The first World Tour race of the season is ready to go underway in Australia, where some of the biggest stars are lining-up for the 17th edition of the Tour Down Under. After starting as a sprinters race, it evolved over the years and has become more suited to puncheurs and climbers, with the likes of Cadel Evans, Simon Gerrans, Richie Porte and Tom-Jelte Slagter amongst the riders who made the race more exciting with some fierce attacks and superb stage wins.
As was the case with the previous editions, there will be time bonuses, 3-2-1 at the intermediate sprints, and 10-6-4 at the finish of each stage. The leader of the race will wear the ochre jersey (introduced in 2006), and besides it, there will be other three jerseys put up for grabs, rewarding the best sprinter, the best climber and the best young rider. The winner will get 100 World Tour points and will get to lead the individual classification at least until March.
Stage one of the Tour Down Under will take the peloton to Campbelltown, where Cadel Evans won last year, but the 2011 Tour de France winner can’t repeat that feat, as the Corkscrew Climb isn’t on the route anymore. This means the fast men of peloton will fight for the win in what will be the first of the three opportunities they’ll have at this edition. The final kilometer is slightly uphill, but not technical, so the power sprinters of the bunch will be the ones to watch for.
One day later, the riders will tackle the traditional Sterling finish (1,3 km long, 7,1% gradient), where is very likely to see a strong sprinter or a puncheur going for it. With the ascent not being so long, a rider who jumps from the bunch at the right moment can come home first. This doesn’t mean the GC contenders will not play along, as the bonus second will make the finish very interesting to them. Most likely, the ochre leader will pass on another rider’s shoulders.
Stage three has some undulating roads and a circuit the peloton will face three times. There’s a climb – Torrens Hill Road – waiting at the finish, where the main contenders, after fighting for the best position at the front, will have the first real showdown on a tough hill, with gradients of 10%, 15% and even 20%. Paracombe is a new addition on the race’s course and is expected to deliver some proper fireworks and significant splits in the bunch.
Day four of racing has some climbs and that could help the breakaway stick to the line, although the sprinters teams will try to control the escape and set up their leaders for the finish in Mount Barker. The main problem for the peloton will not come from the undulating route, which will bring a steady climb in the last 40 kilometers, but from the crosswinds, which can make the race very frantic. Thus, the GC riders will have an extra reason to stay at the front and make sure they won’t be caught off guard. If everything will go fine, then the sprinters will be in the spotlight in Mount Barker.
Stage five will bring the Old Willunga Hill, a climb which can help the contenders create some important gaps, if they will have the legs. Willunga Hill – 3 kilometers long and with an average gradient of 7,5% – will be climbed twice, first time with 26 kilometers remaining, and then at the finish, when it will be the scene of a fine showdown between the climbers. Last year, Richie Porte won at the top, with a 10 seconds advantage over Simon Gerrans, but it wasn’t enough to help the Sky rider take the GC, as Gerrans made sure of gaining a lot of bonifications during the race. For the pure climbers, it will be important to leave behind the fast cyclists, because the road eases up in the last 100 meters, which favors the guys who have an extra kick.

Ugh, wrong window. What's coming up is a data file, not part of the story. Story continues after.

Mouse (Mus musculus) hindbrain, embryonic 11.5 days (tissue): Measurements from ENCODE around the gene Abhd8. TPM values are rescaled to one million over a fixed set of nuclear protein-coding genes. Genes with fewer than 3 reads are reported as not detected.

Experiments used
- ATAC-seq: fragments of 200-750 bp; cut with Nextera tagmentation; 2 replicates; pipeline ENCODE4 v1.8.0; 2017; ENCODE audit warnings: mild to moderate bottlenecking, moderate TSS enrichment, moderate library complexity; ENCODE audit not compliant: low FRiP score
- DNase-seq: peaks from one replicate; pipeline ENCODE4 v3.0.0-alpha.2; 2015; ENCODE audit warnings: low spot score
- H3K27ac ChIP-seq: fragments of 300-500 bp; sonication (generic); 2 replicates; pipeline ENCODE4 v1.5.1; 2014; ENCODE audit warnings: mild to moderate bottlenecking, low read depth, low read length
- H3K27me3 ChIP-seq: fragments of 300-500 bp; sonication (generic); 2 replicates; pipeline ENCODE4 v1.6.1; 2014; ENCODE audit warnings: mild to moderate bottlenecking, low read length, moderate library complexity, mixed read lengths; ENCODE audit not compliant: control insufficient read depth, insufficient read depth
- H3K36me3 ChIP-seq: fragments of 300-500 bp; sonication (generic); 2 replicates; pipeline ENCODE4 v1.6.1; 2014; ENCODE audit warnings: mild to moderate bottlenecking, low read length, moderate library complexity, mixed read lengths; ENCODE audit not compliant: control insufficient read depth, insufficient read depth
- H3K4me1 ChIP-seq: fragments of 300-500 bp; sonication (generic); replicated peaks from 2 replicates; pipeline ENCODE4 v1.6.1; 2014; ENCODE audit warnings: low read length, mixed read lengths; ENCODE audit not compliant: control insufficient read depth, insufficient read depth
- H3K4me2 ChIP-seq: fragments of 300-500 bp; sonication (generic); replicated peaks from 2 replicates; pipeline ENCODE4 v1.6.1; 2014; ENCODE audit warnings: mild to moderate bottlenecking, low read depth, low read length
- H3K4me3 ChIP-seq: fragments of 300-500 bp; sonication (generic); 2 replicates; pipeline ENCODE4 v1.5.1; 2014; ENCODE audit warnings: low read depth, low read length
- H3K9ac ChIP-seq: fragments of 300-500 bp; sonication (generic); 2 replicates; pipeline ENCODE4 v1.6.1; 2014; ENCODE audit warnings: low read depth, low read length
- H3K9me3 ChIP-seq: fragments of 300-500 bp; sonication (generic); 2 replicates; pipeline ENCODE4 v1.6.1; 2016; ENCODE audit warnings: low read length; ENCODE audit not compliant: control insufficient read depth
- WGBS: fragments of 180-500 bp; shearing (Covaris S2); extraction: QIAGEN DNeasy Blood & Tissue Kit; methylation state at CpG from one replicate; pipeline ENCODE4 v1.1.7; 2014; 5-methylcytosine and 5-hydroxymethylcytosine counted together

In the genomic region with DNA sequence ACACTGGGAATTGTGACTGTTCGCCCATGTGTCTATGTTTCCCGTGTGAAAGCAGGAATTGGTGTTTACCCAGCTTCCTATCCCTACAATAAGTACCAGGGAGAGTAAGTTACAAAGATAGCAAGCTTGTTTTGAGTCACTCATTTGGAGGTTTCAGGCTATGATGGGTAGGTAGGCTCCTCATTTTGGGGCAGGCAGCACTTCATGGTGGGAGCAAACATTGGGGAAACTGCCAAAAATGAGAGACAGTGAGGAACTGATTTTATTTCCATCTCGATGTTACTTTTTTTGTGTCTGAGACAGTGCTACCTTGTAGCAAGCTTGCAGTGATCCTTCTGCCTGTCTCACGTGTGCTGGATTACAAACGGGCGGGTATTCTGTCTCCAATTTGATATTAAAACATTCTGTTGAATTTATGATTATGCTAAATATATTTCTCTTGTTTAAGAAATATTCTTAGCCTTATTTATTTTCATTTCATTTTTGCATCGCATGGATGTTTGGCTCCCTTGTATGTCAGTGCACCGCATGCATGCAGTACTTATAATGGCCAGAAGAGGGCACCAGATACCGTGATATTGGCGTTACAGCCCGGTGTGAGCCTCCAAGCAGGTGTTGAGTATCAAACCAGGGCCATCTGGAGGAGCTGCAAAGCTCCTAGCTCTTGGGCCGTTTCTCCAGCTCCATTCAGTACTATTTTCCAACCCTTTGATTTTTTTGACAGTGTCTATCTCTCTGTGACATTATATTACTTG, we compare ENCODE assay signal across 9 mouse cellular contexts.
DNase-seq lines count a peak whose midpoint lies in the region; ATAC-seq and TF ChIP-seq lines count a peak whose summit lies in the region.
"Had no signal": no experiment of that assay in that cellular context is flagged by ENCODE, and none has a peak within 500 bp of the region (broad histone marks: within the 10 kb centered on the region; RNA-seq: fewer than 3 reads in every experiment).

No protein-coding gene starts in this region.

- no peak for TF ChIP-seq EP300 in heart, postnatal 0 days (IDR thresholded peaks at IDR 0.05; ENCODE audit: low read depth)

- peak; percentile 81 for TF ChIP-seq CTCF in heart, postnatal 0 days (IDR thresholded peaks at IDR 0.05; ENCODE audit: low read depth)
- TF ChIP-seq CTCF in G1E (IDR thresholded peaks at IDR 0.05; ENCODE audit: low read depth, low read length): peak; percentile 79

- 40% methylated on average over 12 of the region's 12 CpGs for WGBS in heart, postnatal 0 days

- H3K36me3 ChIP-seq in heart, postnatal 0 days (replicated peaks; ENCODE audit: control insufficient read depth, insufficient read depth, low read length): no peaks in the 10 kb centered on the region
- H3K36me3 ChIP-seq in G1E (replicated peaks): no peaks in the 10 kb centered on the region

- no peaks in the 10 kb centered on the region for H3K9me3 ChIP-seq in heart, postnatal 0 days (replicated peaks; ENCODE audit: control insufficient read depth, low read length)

Last day of the race will take the peloton to the streets of Adelaide, for the traditional criterium (40 laps of 2,5 kilometers) that will give one last chance to the sprinters. Former winners of the Adelaide stage include André Greipel, Ben Swift, Robbie McEwen, Chris Sutton and Francesco Chicchi.
Richie Porte is very lean, in great shape and comes here with the Aussie ITT under his belt and ready to win a second World Tour race, after Paris-Nice in 2013. Last year, Porte stormed on the Willunga Hill to take a memorable victory, which helped him finish 4th in the GC, just 10 seconds off Simon Gerrans. This season, he will have also the finish to Paracombe to make the difference, so there’s a pretty big chance he’ll take the GC, especially as he can count on a strong team, which includes former stage winner Geraint Thomas and British champion Peter Kennaugh. A triumph in Down Under would be very important for Porte’s confidence before returning to Europe, where he’s expected to lead Sky at the Paris-Nice and Giro d’Italia.
Making his 9th appearance in what will be his penultimate race, Cadel Evans knows the race inside out and has a huge motivation to be first in the GC, after missing on the win for just a second last season. The 37-year-old, three times winner of the best climber jersey, is well-known for being a fine tactician, so watch out for him to pick a moment to attack when everyone can be caught off guard. He too is backed by a strong team (Rohan Dennis, Silvan Dillier, Peter Stetina) and has the advantage of being fast from a small group, which means the 2009 world champion will go for some bonifications that can prove decisive at the end of the race.
Another Aussie who can rock the race is Nathan Haas, who stepped up in the past season and improved his climbing skills. He came 5th last year in Down Under, but now he can think of at least a top 3. Haas will be protected by the likes of Ryder Hesjedal, Davide Villella and Moreno Moser, who can all help him on the undulating roads of the race. With Simon Gerrans out of the race, the versatile Haas is Australia’s second best chance of taking the honors in this 17th edition, but it will be very important not to lose so much time on the Willunga Hill like last year, when he came 17 seconds after Porte had already crossed the finish line.